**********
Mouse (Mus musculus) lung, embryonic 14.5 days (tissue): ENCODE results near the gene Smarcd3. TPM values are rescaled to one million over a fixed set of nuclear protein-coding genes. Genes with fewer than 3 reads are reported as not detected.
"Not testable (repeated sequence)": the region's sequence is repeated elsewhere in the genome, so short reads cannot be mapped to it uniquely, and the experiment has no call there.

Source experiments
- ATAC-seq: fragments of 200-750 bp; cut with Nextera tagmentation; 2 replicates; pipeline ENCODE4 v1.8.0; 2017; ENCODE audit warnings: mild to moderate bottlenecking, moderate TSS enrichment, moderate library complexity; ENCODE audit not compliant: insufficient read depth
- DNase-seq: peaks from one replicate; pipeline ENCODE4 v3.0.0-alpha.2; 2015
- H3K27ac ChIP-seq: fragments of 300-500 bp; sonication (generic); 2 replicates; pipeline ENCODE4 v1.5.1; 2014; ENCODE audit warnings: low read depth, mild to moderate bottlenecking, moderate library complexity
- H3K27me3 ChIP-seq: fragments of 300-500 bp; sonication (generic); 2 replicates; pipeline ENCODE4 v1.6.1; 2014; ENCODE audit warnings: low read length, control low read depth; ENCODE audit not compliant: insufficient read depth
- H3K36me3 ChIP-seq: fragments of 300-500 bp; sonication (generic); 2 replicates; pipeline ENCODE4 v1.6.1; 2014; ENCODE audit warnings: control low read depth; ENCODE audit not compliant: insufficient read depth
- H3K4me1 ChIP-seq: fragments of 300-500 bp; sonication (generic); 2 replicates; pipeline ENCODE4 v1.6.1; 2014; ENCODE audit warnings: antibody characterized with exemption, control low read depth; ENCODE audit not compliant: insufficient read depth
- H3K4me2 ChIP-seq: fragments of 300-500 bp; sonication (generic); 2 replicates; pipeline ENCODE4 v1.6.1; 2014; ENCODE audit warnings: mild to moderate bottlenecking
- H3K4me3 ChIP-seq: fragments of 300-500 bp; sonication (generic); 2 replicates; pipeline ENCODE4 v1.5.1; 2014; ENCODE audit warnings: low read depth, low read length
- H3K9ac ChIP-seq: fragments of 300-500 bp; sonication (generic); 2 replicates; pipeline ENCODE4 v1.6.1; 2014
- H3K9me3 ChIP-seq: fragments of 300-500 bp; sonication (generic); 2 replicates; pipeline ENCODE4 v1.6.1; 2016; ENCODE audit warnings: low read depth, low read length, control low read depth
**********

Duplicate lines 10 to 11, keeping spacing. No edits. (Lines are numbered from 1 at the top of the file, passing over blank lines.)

- H3K4me2 ChIP-seq: fragments of 300-500 bp; sonication (generic); 2 replicates; pipeline ENCODE4 v1.6.1; 2014; ENCODE audit warnings: mild to moderate bottlenecking
- H3K4me3 ChIP-seq: fragments of 300-500 bp; sonication (generic); 2 replicates; pipeline ENCODE4 v1.5.1; 2014; ENCODE audit warnings: low read depth, low read length